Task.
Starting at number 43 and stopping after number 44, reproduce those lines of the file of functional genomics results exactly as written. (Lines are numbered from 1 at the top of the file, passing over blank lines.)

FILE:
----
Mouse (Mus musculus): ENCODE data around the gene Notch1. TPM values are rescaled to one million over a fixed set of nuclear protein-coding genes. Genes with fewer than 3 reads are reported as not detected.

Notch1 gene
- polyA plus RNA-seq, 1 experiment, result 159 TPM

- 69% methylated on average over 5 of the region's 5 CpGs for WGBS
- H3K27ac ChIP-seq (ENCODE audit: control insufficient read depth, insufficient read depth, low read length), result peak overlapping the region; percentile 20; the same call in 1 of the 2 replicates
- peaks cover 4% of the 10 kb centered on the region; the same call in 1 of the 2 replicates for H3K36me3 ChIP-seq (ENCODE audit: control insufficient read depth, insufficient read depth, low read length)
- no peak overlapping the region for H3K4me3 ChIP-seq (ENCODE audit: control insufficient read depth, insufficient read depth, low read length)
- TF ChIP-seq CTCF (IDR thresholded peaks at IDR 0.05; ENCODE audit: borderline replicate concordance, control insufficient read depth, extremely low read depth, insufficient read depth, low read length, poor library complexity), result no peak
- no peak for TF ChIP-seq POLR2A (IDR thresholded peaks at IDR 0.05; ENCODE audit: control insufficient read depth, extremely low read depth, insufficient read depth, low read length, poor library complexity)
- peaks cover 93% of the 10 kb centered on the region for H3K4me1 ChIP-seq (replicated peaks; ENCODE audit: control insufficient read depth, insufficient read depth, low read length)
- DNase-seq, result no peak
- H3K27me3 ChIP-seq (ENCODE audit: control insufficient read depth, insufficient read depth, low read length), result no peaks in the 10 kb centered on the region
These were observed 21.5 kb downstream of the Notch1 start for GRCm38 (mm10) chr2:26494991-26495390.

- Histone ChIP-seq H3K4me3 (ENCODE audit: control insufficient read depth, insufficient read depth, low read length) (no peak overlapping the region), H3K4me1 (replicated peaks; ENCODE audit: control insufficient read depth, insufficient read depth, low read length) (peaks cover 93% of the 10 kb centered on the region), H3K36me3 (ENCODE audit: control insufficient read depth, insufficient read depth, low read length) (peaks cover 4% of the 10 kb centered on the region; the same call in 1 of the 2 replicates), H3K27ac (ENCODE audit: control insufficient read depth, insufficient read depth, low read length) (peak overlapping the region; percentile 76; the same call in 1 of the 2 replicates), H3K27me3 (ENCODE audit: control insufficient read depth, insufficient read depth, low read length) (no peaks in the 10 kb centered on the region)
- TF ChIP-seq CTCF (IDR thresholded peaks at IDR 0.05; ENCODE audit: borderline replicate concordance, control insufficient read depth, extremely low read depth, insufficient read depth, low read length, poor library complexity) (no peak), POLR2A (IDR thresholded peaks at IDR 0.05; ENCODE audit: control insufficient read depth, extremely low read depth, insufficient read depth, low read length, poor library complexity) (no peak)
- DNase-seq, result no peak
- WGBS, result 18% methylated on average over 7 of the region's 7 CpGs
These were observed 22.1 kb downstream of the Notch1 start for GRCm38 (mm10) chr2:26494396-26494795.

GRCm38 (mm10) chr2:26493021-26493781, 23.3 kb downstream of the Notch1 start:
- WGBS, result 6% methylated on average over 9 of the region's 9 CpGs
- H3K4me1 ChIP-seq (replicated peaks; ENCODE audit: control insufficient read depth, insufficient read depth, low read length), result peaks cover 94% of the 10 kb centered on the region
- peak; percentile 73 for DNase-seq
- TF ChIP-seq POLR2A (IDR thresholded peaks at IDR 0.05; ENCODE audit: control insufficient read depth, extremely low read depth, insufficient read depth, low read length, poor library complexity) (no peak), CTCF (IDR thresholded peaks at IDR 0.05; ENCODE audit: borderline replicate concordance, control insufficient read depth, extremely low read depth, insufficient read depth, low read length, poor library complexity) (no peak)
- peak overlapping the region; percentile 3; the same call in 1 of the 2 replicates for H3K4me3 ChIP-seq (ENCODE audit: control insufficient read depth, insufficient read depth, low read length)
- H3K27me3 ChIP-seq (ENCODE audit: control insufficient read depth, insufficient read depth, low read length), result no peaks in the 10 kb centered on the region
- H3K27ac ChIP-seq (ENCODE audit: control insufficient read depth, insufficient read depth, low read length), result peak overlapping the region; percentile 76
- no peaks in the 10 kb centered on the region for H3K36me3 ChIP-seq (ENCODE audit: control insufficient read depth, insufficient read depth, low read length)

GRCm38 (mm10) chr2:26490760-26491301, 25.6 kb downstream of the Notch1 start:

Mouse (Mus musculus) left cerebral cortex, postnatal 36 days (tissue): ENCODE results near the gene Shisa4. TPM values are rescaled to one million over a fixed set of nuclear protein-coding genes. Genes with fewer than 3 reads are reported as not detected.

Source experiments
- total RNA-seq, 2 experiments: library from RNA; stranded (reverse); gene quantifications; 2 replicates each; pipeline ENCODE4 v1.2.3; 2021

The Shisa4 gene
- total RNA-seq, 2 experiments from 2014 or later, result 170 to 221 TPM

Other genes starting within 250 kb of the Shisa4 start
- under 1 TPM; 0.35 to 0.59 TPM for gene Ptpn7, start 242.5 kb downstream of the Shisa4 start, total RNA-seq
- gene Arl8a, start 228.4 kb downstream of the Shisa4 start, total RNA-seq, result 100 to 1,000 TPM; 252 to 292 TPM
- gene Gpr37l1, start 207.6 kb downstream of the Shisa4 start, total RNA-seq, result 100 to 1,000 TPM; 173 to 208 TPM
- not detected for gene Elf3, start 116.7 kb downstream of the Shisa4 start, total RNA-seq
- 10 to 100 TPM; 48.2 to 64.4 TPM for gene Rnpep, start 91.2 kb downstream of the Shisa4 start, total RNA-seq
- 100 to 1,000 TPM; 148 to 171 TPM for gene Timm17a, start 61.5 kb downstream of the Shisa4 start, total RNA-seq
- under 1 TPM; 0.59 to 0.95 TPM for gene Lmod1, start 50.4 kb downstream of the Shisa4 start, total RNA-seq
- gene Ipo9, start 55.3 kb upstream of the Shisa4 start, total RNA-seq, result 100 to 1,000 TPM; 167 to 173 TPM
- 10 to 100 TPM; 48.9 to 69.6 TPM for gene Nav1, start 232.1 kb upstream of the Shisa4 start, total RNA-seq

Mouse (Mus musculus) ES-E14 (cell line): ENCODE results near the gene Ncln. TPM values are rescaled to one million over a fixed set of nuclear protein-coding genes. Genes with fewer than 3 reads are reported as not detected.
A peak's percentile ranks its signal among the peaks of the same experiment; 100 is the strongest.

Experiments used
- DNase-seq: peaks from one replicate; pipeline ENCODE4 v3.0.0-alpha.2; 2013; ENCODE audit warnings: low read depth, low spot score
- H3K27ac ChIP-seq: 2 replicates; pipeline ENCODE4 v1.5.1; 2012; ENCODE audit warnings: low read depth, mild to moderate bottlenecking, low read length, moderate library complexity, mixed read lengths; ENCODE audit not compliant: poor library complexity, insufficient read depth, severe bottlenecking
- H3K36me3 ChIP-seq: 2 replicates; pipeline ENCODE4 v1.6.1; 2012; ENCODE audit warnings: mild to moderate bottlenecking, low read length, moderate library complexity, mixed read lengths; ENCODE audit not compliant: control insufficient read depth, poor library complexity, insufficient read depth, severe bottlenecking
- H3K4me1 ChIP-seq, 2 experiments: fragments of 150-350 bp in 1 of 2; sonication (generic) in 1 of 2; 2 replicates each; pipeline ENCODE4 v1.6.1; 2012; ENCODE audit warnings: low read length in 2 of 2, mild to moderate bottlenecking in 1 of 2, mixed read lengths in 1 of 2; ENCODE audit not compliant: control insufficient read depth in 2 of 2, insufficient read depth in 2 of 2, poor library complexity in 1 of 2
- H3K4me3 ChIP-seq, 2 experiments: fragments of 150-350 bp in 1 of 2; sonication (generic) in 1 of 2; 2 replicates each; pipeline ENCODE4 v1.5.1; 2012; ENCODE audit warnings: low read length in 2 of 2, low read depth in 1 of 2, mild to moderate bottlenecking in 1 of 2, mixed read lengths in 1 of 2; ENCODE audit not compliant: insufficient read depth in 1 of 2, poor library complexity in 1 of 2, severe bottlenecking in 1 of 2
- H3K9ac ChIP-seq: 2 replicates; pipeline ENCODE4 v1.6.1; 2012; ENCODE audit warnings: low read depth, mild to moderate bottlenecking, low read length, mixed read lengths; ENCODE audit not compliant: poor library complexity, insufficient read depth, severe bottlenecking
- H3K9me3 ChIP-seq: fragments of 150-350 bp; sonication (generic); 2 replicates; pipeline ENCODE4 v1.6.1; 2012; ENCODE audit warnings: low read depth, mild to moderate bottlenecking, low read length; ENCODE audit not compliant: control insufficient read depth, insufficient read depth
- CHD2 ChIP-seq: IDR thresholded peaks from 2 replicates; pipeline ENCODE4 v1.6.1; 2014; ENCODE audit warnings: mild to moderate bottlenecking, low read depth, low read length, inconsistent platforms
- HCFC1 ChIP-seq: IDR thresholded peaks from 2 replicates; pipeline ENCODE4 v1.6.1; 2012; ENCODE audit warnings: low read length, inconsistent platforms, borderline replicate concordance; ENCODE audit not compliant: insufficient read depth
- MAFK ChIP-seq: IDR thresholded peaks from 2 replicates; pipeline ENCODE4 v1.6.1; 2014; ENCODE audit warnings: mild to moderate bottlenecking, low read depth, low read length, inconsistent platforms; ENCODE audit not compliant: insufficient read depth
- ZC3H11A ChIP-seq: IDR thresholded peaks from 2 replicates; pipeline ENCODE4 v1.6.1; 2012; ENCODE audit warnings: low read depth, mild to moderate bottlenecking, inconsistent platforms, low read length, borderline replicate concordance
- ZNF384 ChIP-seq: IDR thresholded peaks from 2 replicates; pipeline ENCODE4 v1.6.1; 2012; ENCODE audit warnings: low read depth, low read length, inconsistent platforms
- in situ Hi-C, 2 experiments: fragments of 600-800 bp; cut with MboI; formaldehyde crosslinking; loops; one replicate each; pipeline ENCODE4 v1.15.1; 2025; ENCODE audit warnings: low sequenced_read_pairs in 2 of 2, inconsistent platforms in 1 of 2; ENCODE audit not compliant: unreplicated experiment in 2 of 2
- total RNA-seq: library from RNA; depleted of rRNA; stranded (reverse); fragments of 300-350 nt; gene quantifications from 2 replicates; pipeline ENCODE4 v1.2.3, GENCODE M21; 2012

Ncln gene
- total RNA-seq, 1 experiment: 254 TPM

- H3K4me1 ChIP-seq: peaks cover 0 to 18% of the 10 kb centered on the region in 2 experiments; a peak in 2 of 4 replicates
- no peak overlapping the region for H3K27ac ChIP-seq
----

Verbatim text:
- 10 to 100 TPM; 48.9 to 69.6 TPM for gene Nav1, start 232.1 kb upstream of the Shisa4 start, total RNA-seq

Mouse (Mus musculus) ES-E14 (cell line): ENCODE results near the gene Ncln. TPM values are rescaled to one million over a fixed set of nuclear protein-coding genes. Genes with fewer than 3 reads are reported as not detected.